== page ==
In this episode of Crina and Kirsten Get To Work, your hosts sit down to discuss disengagement in the workplace, how it contributes to dissatisfaction in the workplace and how we can become more engaged.. Before delving into this subject, we take a little detour to consider ‘Marie Kondo-ing our heads’ and the value of trimming out activities and other time thieves from our lives to focus on what’s most important. By revaluating your time and how you use it, Kirsten points out how we can maintain ease, joy, and meaning – in addition to our well-being, connections, curiosity, productivity, creativity, and generally, living a wholesome life. This revaluation helps put quality over quantity. 

And on to disengagement . . . .

Gallup’s 2018 poll (click here) regarding the state of the American workplace shows that 70% of U.S. workforce is disengaged while at work. This is a staggering number.  And 13% are actively disengaged – meaning they are actually sabotaging or getting in the way of work. Lots of these folks  are actively looking for new jobs.  Wow – that is a lot of unhappy people and gloomy findings! When employees are disengaged with their work, they start exhibiting questionable and unacceptable behavior. This includes sleeping, napping, sexual acts, browsing, watching movies and series, online shopping, new workplace shopping, and basically everything that is not your job.   Disengagement is a symptom of a bigger problem and an indication that we need to do something else to become more engaged.  We cannot have joy, meaning, fun and productivity in the workplace when we are disengaged.  As Kirsten says, when sex, drugs and rock and roll are part of your workday – good to check in!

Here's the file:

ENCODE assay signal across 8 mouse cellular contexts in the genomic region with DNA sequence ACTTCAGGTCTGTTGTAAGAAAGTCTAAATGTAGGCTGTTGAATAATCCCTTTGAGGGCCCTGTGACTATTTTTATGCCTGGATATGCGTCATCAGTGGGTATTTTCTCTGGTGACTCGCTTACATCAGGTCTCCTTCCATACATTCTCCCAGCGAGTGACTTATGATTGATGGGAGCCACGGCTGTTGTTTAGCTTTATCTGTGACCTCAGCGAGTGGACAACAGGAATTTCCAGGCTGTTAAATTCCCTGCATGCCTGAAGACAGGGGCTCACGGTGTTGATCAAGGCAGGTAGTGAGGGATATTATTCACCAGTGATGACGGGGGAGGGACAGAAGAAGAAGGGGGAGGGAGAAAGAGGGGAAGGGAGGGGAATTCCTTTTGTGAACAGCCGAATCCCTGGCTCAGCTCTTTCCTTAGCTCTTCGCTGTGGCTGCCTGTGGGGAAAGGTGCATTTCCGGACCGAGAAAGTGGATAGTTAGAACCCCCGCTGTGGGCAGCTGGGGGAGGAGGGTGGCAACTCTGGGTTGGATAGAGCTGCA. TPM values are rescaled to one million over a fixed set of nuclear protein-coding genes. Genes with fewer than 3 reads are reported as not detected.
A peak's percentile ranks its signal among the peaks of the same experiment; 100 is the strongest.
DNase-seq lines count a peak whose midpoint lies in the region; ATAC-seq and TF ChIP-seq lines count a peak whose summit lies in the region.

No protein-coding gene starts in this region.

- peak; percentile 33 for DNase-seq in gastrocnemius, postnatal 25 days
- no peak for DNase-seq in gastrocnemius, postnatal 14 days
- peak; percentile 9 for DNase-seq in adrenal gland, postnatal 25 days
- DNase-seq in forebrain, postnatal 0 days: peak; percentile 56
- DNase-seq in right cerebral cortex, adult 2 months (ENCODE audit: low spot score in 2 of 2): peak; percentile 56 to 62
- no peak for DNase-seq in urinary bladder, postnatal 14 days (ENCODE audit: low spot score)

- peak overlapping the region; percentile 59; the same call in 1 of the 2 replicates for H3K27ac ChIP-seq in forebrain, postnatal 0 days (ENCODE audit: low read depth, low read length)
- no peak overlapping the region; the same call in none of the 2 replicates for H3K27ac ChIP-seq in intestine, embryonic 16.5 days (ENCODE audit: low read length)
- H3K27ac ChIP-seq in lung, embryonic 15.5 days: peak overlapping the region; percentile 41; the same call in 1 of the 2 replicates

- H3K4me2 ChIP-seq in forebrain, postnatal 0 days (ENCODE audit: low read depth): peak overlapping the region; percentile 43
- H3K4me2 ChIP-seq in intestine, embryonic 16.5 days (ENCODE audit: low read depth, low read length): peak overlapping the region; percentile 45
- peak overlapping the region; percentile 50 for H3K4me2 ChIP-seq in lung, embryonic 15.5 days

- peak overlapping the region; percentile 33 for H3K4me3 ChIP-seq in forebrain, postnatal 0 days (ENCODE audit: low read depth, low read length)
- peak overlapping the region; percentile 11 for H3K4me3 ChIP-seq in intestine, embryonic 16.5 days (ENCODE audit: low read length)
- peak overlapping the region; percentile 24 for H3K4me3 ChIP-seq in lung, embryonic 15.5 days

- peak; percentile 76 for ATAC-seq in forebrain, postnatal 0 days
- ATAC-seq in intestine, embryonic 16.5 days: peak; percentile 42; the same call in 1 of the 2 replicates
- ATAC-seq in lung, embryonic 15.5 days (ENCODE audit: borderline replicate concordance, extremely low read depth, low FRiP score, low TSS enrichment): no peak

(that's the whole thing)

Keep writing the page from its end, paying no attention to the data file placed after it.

Crina and Kirsten offer a few helpful ways to assess our own engagement or disengagement.  We can ask ourselves some questions, such as: ‘do I feel committed to the mission?’; ‘do I feel like part of the team?’; ‘do I have access to the things I need to do my job?’; ‘is there something new for me to learn?’; ‘do I feel valued and recognized?’. The answers to these questions can give you valuable insight into your disengagement or engagement with your workplace, and help you change things for the better. The fact is – you can improve matters. You can approach your manager and ask for help about doing your job and getting what you want out of it. Don’t let yourself be disengaged further when you can change the situation for the better.

Links

Harper, Jim. “Employee Engagement on the Rise in the U.S.” Gallop, 26 Aug. 2018 (click here)

Click here to subscribe to our podcast on Apple Podcasts, Google Play Music, Stitcher, TuneIn, and wherever you listen to podcasts.

Send us your stories, questions, feedback, and comments to: yougettowork@gmail.com

2: The Real Deal: Authenticity in the Workplace

Can you bring your whole self to work? How much of the “real” you should you show to your coworkers. Join us as we explore the difference between authenticity and drama in the work place.

SHOW NOTES

In this episode of Get To Work, Crina and Kirsten discuss authenticity in the workplace and whether it’s important and appropriate to bring your whole self to work.. Sometimes it may feel like being who we truly are at work is very challenging. We may feel like we have to separate ourselves, dividing our personalities into our ‘work-self’ and our ‘everything-else-self’ . This is a very common phenomenon – so we are not alone there.